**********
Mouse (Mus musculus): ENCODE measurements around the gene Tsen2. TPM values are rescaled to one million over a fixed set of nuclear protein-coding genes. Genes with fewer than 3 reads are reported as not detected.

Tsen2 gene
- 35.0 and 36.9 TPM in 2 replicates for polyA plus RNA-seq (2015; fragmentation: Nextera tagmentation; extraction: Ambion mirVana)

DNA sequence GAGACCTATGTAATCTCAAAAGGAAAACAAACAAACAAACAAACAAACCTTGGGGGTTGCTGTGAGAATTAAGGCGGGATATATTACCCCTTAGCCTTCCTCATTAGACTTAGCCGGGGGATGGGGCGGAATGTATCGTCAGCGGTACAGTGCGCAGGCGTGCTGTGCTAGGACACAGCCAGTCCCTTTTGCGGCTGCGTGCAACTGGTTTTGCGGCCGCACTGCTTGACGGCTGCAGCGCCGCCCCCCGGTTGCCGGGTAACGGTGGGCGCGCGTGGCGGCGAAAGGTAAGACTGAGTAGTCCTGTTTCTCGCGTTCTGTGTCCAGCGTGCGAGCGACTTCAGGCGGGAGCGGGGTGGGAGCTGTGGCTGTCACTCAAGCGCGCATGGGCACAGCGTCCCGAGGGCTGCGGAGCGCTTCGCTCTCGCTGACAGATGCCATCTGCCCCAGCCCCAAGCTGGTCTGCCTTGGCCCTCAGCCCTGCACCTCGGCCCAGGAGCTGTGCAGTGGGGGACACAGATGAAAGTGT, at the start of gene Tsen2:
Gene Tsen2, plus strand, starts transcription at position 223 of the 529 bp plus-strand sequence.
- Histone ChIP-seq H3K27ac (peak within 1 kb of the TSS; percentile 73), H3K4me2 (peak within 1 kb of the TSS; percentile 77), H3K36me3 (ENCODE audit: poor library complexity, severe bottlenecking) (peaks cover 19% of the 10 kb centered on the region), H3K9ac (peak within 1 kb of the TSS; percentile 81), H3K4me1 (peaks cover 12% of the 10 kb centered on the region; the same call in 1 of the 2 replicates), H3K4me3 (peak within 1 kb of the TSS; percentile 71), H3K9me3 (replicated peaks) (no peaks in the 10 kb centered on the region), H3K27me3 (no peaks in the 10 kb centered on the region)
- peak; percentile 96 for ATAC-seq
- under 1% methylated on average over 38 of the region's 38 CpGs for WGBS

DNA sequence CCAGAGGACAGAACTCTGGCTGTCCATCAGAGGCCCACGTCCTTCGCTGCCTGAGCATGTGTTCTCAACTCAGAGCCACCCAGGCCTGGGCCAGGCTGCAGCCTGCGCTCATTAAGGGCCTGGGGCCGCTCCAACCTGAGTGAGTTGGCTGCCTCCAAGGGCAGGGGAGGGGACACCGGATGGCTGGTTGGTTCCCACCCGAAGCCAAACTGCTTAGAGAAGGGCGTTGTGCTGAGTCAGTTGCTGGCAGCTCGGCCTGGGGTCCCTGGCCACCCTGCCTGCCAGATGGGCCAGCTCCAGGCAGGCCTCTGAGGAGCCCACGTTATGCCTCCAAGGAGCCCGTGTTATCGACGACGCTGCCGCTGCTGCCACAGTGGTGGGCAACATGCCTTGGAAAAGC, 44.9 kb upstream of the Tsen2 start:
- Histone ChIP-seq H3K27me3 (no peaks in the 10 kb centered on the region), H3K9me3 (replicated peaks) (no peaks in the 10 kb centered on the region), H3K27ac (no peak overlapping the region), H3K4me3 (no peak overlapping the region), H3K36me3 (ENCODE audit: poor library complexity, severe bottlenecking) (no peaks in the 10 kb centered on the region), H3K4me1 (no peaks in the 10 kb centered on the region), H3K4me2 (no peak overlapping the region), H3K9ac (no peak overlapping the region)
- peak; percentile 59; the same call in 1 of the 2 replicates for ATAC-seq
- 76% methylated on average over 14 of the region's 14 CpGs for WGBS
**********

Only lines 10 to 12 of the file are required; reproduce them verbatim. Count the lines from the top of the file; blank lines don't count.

- Histone ChIP-seq H3K27me3 (no peaks in the 10 kb centered on the region), H3K9me3 (replicated peaks) (no peaks in the 10 kb centered on the region), H3K27ac (no peak overlapping the region), H3K4me3 (no peak overlapping the region), H3K36me3 (ENCODE audit: poor library complexity, severe bottlenecking) (no peaks in the 10 kb centered on the region), H3K4me1 (no peaks in the 10 kb centered on the region), H3K4me2 (no peak overlapping the region), H3K9ac (no peak overlapping the region)
- peak; percentile 59; the same call in 1 of the 2 replicates for ATAC-seq
- 76% methylated on average over 14 of the region's 14 CpGs for WGBS